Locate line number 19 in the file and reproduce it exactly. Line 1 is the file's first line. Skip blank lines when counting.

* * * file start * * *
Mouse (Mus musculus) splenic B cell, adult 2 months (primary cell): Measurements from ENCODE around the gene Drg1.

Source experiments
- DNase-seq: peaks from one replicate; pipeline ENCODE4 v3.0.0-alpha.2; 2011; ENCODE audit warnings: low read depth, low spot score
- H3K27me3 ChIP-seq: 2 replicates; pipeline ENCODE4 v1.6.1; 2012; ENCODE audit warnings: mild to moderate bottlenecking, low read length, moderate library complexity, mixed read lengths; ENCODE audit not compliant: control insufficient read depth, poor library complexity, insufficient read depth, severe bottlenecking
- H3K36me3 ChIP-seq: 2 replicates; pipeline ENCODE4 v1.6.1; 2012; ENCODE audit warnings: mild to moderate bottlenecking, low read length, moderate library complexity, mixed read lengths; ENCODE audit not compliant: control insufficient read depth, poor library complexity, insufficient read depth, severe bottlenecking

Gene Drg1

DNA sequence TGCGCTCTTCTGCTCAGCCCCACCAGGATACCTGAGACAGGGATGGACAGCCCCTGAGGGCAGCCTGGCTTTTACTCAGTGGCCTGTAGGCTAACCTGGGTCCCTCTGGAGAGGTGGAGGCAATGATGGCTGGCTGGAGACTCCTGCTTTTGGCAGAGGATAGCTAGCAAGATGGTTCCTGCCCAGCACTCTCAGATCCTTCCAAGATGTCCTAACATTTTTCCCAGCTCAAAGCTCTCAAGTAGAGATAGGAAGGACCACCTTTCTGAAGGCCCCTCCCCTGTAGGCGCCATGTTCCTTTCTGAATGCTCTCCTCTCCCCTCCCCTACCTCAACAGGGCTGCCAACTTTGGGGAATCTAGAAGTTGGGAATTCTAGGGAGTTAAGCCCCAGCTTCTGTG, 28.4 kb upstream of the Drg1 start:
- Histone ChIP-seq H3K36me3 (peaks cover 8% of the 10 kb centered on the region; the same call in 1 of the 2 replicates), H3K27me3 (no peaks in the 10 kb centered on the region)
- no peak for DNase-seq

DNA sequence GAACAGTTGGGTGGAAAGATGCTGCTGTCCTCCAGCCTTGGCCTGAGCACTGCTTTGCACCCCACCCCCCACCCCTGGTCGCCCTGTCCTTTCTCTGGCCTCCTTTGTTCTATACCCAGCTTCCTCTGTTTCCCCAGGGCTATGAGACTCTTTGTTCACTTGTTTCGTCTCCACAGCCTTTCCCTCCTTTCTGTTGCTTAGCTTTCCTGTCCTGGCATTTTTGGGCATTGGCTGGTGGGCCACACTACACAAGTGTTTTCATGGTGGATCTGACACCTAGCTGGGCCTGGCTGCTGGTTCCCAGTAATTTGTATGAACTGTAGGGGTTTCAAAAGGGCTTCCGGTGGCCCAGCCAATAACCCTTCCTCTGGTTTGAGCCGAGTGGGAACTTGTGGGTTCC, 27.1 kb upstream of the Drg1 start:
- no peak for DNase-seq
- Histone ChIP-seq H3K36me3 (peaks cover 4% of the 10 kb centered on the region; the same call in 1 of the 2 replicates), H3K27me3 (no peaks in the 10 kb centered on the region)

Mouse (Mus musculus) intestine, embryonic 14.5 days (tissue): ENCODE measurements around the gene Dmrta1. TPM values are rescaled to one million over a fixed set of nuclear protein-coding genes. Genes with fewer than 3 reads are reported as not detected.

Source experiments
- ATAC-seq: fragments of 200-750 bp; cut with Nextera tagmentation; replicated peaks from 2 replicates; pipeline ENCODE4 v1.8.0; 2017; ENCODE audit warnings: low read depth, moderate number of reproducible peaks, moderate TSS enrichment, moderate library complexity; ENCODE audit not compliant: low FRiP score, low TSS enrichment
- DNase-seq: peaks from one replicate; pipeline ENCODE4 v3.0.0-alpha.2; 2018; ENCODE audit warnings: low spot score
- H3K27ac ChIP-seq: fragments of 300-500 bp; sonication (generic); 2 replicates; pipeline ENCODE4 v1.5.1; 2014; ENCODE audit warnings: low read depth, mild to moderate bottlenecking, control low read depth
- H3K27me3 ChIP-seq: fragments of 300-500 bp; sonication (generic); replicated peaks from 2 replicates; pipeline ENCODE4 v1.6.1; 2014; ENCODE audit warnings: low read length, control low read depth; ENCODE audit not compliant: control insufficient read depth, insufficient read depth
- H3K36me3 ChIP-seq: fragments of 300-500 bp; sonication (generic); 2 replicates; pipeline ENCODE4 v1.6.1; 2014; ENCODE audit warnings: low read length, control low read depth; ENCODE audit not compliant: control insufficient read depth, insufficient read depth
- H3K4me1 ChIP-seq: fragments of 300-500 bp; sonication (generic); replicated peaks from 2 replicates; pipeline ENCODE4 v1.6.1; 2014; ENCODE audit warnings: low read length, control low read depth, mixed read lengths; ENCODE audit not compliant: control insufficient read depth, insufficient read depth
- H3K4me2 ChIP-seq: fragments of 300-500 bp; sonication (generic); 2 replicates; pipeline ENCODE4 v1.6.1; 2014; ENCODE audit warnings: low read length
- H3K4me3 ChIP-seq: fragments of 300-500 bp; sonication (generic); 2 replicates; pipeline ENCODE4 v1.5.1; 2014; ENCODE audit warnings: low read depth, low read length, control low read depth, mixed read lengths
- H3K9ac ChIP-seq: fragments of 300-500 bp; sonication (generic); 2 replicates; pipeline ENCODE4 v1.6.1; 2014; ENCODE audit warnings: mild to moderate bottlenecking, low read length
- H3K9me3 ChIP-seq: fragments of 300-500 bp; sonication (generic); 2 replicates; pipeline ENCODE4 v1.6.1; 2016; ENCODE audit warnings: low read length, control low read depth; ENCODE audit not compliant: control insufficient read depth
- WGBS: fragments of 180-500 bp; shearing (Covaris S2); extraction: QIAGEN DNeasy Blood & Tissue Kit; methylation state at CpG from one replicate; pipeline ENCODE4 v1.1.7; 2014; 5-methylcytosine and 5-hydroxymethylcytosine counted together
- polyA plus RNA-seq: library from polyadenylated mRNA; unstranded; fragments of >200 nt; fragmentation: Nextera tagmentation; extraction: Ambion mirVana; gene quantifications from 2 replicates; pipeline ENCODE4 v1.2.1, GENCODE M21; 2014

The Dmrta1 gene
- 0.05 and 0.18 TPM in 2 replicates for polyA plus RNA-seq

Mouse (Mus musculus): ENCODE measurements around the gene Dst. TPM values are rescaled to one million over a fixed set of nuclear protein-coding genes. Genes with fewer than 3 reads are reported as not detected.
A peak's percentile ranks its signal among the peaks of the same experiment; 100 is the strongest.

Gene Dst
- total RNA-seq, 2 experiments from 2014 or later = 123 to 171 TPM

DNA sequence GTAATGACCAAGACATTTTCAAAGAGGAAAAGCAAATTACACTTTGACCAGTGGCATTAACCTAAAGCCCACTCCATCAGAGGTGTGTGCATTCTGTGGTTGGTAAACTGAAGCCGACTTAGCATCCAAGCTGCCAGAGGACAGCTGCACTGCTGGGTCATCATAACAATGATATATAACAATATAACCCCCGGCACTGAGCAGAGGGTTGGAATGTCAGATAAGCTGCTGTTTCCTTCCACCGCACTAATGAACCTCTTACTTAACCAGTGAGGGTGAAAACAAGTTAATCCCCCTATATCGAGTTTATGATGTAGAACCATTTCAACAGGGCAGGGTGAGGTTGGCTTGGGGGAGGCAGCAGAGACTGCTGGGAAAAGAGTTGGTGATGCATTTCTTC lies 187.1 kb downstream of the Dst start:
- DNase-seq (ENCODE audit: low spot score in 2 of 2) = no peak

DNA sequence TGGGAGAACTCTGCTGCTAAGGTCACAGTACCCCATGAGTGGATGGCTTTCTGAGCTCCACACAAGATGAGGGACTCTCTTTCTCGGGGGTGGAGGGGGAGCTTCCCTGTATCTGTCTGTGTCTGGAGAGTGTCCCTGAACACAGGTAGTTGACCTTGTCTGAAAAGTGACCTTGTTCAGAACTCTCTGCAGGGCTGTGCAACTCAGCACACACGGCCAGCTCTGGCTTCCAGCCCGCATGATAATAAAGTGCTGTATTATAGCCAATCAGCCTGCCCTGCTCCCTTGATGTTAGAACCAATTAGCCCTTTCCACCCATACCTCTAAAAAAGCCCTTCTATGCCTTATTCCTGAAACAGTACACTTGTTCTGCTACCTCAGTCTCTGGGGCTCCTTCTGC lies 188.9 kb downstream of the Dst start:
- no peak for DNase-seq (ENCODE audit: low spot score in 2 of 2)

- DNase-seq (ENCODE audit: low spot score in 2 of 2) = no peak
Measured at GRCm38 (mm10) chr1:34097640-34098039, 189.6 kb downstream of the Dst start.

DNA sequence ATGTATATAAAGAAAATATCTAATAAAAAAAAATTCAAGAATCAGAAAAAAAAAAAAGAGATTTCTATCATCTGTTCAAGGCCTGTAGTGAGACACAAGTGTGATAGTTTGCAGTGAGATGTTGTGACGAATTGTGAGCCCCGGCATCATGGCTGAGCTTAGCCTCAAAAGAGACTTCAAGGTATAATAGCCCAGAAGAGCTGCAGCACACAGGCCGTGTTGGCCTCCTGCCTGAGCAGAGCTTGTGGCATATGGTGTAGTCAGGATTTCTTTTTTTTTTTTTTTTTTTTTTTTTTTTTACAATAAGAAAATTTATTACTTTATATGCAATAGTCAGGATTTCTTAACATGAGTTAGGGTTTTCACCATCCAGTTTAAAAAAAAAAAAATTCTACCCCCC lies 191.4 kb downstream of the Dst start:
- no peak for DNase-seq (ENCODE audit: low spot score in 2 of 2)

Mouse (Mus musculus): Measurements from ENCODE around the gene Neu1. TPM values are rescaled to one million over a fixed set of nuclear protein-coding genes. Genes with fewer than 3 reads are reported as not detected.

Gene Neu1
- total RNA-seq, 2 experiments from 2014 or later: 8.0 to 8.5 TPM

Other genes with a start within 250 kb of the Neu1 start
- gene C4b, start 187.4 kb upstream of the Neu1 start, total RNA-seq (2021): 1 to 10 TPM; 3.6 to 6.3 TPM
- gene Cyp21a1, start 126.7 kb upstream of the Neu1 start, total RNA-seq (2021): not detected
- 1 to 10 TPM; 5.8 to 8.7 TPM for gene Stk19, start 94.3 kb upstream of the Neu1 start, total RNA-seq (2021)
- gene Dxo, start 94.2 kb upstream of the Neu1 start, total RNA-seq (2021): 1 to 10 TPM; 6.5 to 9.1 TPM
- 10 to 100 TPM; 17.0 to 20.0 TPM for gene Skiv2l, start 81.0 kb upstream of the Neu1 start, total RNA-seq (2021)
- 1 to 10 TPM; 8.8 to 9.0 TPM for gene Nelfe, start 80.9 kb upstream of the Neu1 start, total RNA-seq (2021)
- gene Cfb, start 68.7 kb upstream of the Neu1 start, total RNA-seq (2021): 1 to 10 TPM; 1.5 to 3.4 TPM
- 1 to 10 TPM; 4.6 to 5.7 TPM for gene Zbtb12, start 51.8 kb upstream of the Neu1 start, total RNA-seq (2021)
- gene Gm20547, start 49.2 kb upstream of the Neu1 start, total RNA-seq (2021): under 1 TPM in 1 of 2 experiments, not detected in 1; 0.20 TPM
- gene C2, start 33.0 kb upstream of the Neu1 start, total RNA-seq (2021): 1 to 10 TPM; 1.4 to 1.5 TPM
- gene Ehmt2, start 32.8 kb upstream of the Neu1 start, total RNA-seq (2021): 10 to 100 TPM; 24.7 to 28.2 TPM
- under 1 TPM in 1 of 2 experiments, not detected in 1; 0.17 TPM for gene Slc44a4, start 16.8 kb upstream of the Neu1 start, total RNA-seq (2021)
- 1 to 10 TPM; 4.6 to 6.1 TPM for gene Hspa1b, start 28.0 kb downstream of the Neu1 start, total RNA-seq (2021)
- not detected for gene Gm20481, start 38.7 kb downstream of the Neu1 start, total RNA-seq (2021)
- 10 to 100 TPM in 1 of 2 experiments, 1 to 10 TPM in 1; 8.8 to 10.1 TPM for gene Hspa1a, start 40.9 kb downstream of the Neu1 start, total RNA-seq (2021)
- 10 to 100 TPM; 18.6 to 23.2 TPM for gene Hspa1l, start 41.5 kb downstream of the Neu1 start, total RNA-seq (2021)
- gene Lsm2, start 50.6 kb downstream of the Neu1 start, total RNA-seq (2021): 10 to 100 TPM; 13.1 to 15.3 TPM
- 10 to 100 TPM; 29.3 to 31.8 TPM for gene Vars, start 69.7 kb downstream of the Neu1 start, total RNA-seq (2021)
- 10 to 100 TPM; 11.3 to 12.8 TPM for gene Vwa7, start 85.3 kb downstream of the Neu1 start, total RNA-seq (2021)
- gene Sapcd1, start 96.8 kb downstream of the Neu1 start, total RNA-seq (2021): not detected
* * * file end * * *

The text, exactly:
- H3K36me3 ChIP-seq: fragments of 300-500 bp; sonication (generic); 2 replicates; pipeline ENCODE4 v1.6.1; 2014; ENCODE audit warnings: low read length, control low read depth; ENCODE audit not compliant: control insufficient read depth, insufficient read depth